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- Annika Juul
April 20, 2004, 2:40 am
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you could use: readonly or disabled.
e.g. <input name="blahdeblah" value="blah" readonly>
but they don't prevent the visitor from changing the fields. your normal
server side validation needs to be used to pick up icky bits.
b r u c i e
If the user can't change it it's not very well a form field, is it? Use
normal text. If you're using a textarea to get a small, scrolling region
consider using a more appropriate container with the overflow CSS property
set to 'auto'. Or don't; the browser comes with a scrollbar for a reason.
If you need to pass a value to the client to be passed back to the server,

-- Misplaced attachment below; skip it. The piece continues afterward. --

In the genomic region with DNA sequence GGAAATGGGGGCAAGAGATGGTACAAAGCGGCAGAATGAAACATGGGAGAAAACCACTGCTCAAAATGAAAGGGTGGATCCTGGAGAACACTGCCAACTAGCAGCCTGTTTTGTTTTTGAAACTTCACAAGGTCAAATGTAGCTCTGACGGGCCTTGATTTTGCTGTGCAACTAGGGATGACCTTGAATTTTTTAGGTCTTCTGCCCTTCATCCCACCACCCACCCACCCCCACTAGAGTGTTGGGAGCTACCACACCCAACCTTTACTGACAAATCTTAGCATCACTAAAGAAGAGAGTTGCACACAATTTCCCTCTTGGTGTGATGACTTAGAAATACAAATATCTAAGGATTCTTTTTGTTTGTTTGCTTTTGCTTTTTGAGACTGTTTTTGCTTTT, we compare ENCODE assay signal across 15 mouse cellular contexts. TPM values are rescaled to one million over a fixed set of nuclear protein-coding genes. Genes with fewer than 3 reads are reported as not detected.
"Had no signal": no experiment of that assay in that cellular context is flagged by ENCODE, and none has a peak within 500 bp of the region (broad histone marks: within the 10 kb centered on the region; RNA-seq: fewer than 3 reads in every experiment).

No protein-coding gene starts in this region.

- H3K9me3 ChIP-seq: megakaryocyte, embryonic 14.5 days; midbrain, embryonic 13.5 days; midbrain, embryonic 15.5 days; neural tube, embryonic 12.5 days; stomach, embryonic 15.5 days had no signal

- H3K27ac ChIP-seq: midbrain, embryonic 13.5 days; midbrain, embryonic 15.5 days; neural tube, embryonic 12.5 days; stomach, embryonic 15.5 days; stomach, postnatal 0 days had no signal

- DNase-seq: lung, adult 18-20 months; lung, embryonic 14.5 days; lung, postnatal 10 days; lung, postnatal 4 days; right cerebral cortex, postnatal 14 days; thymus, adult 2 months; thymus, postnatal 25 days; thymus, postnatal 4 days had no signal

consider using a cookie or a hidden (not disabled) field; both can still
be changed by a sufficiently interested user, and must be verified (as
brucie points out).
Some say the Wired doesn't have political borders like the real world,
but there are far too many nonsense-spouting anarchists or idiots who
think that pranks are a revolution.
You can use either the "readonly" or "disabled" attributes.
However, it is a pretty big usability problem to display a form element that
cannot be changed.
How about using <input type="hidden"> for the element instead? This will
prevent the user from even seeing the element and thinking they can change